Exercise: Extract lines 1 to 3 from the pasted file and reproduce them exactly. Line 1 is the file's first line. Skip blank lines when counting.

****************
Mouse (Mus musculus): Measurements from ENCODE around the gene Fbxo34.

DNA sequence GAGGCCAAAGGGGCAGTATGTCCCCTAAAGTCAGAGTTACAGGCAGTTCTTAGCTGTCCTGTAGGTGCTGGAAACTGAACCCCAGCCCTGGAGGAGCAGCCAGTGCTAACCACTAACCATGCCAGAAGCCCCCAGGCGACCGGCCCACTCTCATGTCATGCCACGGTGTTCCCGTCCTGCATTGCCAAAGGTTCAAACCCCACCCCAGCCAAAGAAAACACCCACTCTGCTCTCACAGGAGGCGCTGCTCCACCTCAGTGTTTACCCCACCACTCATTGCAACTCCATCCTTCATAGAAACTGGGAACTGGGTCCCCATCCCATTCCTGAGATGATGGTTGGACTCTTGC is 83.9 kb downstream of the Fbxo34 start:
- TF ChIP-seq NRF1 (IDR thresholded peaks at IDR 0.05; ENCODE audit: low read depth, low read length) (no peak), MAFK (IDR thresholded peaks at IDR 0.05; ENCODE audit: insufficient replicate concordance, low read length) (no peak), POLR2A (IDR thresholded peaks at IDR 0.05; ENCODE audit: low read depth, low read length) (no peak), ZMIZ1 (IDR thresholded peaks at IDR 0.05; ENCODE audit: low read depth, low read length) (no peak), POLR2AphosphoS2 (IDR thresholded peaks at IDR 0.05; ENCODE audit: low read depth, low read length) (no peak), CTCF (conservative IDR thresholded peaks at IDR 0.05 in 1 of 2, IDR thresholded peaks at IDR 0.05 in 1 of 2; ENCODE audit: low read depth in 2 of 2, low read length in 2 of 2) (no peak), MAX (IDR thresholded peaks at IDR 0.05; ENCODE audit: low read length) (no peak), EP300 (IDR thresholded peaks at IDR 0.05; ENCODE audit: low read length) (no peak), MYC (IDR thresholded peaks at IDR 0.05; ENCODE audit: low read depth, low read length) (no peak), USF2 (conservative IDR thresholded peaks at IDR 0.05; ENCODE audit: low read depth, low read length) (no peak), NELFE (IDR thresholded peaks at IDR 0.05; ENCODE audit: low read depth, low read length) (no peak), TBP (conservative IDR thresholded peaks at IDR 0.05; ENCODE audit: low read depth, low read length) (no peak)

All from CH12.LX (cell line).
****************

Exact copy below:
Mouse (Mus musculus): Measurements from ENCODE around the gene Fbxo34.

DNA sequence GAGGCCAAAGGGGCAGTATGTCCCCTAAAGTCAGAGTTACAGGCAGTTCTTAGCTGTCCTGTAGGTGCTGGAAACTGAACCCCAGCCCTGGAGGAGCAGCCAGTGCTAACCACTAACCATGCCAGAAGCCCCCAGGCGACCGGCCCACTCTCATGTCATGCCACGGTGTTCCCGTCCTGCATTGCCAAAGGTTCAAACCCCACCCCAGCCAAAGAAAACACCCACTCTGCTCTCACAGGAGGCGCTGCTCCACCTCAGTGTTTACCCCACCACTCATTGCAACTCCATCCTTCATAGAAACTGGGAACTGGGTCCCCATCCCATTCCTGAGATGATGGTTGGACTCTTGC is 83.9 kb downstream of the Fbxo34 start:
- TF ChIP-seq NRF1 (IDR thresholded peaks at IDR 0.05; ENCODE audit: low read depth, low read length) (no peak), MAFK (IDR thresholded peaks at IDR 0.05; ENCODE audit: insufficient replicate concordance, low read length) (no peak), POLR2A (IDR thresholded peaks at IDR 0.05; ENCODE audit: low read depth, low read length) (no peak), ZMIZ1 (IDR thresholded peaks at IDR 0.05; ENCODE audit: low read depth, low read length) (no peak), POLR2AphosphoS2 (IDR thresholded peaks at IDR 0.05; ENCODE audit: low read depth, low read length) (no peak), CTCF (conservative IDR thresholded peaks at IDR 0.05 in 1 of 2, IDR thresholded peaks at IDR 0.05 in 1 of 2; ENCODE audit: low read depth in 2 of 2, low read length in 2 of 2) (no peak), MAX (IDR thresholded peaks at IDR 0.05; ENCODE audit: low read length) (no peak), EP300 (IDR thresholded peaks at IDR 0.05; ENCODE audit: low read length) (no peak), MYC (IDR thresholded peaks at IDR 0.05; ENCODE audit: low read depth, low read length) (no peak), USF2 (conservative IDR thresholded peaks at IDR 0.05; ENCODE audit: low read depth, low read length) (no peak), NELFE (IDR thresholded peaks at IDR 0.05; ENCODE audit: low read depth, low read length) (no peak), TBP (conservative IDR thresholded peaks at IDR 0.05; ENCODE audit: low read depth, low read length) (no peak)